Philosophy: Uniquely designed to meet children at each developmental stage, Waldorf Education is based on child study and observation. Our academically challenging, arts-infused curriculum includes block-style learning and develops adults who have the opportunity to reach their full potential, excelling in many areas, unafraid to take risks as they work to solve problems. In our school environment, academic standards are rigorous and stress is minimized by strong relationships, ample artistic and physical activity, and opportunities for joy and discovery. Media and technology are managed very differently than in many other schools: they are introduced in an age-appropriate way and are understood and used as tools rather than ends unto themselves. Waldorf Schools do not "teach to the test" (as independent schools, we are often exempt from state testing, though most Waldorf students take the SAT and other standardized tests) and we prioritize experiential learning. We also believe that natural materials . . .read more
When you compare public and private K-12 schools, there are several things in public schools which you will not find in private schools. Those points of comparison are points which parents consider when thinking about sending their children to private school. Large class sizes, lack of consequences for unacceptable behavior, lack of parental involvement as well as cuts to activities and programs are not things which you will commonly find in private schools as a rule.
 
Large class sizes
 
Teaching a large class of students, say, 30-40 students of any age, creates all sorts of classroom management issues for even the most experienced teachers. Maintaining control over a large number of students is possible but decidedly difficult. As a result one of the reasons parents send their children to private school is for the individual attention which small class sizes afford. It is relatively easy for a child to hide in a large class. That's not so easy to do when you have 12-15 students sitting around a table with their teacher. After all you want your child to interact with her teachers. You don't want her to end up hiding in the back of a large class room. You sent her private school so she could learn.
 
When you have 12-15 students in a class, you really can teach. Discussions, analysis and explanations are much easier to facilitate with a smaller group. Everybody's opinion matters. From the teacher's perspective it is much easier to assess progress when you are teaching a . . .read more
You want the best possible education for your child. The local school district is reasonably good but is facing some drastic budget cuts next year and, as far as you can tell, probably for many years after that. You don't want to sacrifice your child's educational opportunities, neither do you want to spend money needlessly on other educational options, such as private school or homeschooling.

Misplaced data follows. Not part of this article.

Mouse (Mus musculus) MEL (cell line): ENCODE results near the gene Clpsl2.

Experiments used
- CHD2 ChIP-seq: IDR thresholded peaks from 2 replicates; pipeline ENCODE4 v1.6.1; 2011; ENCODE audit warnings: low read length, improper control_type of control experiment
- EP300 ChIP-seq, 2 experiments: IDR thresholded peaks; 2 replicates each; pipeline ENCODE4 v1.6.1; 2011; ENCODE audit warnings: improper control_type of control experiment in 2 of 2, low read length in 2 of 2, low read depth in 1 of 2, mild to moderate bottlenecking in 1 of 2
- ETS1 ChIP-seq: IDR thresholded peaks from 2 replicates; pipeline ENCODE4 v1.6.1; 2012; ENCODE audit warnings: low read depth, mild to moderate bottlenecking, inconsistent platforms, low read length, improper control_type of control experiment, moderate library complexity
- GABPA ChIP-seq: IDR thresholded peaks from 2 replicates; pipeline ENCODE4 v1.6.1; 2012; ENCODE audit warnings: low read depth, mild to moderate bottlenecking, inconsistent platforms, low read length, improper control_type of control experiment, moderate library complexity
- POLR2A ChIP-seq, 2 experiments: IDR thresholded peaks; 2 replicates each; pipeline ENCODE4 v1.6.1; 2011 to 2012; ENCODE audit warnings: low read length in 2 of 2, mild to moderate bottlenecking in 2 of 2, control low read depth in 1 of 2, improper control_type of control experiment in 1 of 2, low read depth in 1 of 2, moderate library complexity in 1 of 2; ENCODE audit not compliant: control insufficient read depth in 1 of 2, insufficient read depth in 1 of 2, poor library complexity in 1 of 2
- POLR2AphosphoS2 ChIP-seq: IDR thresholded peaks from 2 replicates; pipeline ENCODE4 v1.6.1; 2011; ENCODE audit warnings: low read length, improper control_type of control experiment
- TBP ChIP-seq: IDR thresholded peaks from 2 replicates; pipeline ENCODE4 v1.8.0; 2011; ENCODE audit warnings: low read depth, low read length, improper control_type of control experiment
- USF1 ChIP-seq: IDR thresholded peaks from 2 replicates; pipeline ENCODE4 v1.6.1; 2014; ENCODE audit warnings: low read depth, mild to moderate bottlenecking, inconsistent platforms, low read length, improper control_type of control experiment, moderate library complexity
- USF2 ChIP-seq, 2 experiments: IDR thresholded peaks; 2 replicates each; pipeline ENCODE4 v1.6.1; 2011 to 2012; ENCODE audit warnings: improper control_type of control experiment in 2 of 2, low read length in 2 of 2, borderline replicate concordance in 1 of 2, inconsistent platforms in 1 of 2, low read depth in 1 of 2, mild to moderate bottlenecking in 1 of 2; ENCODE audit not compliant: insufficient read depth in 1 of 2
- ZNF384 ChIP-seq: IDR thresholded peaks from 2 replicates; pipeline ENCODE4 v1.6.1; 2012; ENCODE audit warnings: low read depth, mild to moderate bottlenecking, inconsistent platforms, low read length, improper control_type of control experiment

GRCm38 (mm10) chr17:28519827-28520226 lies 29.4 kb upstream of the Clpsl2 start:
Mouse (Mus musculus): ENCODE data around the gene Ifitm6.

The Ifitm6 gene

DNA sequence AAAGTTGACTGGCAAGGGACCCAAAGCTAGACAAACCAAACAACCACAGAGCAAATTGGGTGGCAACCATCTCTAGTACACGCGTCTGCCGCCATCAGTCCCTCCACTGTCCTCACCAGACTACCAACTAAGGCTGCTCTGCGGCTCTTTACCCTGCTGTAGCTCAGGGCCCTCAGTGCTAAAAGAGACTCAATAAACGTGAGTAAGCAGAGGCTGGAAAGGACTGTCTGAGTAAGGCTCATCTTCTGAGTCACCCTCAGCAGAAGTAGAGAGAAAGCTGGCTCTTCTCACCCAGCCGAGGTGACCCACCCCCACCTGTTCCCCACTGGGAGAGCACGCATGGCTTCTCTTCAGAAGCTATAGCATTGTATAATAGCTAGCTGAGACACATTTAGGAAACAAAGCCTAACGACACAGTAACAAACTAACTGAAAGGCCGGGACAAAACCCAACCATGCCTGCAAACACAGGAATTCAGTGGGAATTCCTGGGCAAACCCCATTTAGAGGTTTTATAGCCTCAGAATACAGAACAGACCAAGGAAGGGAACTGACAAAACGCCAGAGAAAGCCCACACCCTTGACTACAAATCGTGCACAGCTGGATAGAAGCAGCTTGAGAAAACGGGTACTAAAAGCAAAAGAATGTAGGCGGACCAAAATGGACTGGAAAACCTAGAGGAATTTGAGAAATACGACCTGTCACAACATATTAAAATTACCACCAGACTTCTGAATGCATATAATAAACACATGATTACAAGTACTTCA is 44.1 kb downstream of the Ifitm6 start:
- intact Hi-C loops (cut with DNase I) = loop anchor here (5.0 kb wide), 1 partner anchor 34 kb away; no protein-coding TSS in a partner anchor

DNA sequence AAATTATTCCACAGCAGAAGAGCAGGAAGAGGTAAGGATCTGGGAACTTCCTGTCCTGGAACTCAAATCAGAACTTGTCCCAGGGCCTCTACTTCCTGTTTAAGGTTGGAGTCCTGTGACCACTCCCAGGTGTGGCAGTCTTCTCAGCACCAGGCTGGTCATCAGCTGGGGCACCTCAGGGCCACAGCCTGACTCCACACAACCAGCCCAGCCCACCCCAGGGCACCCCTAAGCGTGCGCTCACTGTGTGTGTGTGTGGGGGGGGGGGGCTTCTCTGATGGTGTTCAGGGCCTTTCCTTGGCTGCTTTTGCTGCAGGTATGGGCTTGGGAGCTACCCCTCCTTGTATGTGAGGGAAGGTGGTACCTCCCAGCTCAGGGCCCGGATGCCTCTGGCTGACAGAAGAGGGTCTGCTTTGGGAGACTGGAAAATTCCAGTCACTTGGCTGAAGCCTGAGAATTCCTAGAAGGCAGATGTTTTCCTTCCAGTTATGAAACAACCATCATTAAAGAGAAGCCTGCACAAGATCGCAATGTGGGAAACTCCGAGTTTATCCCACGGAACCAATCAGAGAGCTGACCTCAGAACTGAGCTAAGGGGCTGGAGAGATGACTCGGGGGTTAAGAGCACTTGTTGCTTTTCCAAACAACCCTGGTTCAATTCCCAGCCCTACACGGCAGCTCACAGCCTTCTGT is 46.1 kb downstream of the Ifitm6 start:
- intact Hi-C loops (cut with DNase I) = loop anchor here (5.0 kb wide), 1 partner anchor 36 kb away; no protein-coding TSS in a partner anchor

Private school makes sense on so many levels because everything's there. Academics, activities, sports, facilities and staff are the key components of the package which every private school offers. In a private school the learning and the teaching are continuous. It doesn't matter whether your child is in the classroom or on the playing field, she will be learning.

Perhaps you are considering homeschooling. While homeschooling is doable, the onus is on you to track everything and make sure all the paperwork is completed and submitted and approved by local and state authorities. It's a lot of work. Indeed it is a full-time job. Now contrast that with the kind of life and activities which your child can have at private school:
 
 
So, what about some of those rumors you have heard about private school? Are they true? False? Are things changing? Are private schools different from what they were fifty years ago? Well, things have indeed changed over that span of time. Most of what the popular media says about private K-12 schools today can be charitably categorized as . . .read more
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Why Private School

About Private Schools

An in depth look at private schools, including history, a comparison to public education, and a glimpse of what's being taught. Learn about the benefits of attending private school, to both students and parents. Explore private schools options when living abroad, and debunk many of the myths regarding private school education.

Kinds of Schools

Private schools are just as varied as public schools. From Catholic to progressive, military to special needs, private schools offer a lot of options. Take a comprehensive look into the many types of private schools, weigh the pros and cons of each, and get helpful tips on choosing one that works best for your child.

School Life

Get a glimpse of private school life. Here you'll find a survival guide for parents, brush up on terms and jargon, and learn why extracurricular activities are so important.

Directories

We offer several directories to aid in your choice of a private school. Included are quick links to national, regional and state associations, a list of offline resources to aid in our decision, and local school directories for several metropolitan areas.